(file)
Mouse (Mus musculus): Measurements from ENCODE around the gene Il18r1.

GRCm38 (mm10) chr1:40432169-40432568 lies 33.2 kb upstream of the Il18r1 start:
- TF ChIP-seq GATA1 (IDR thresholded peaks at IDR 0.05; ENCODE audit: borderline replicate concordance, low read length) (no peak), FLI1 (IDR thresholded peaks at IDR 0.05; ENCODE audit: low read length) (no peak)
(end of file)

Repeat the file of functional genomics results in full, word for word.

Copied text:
Mouse (Mus musculus): Measurements from ENCODE around the gene Il18r1.

GRCm38 (mm10) chr1:40432169-40432568 lies 33.2 kb upstream of the Il18r1 start:
- TF ChIP-seq GATA1 (IDR thresholded peaks at IDR 0.05; ENCODE audit: borderline replicate concordance, low read length) (no peak), FLI1 (IDR thresholded peaks at IDR 0.05; ENCODE audit: low read length) (no peak)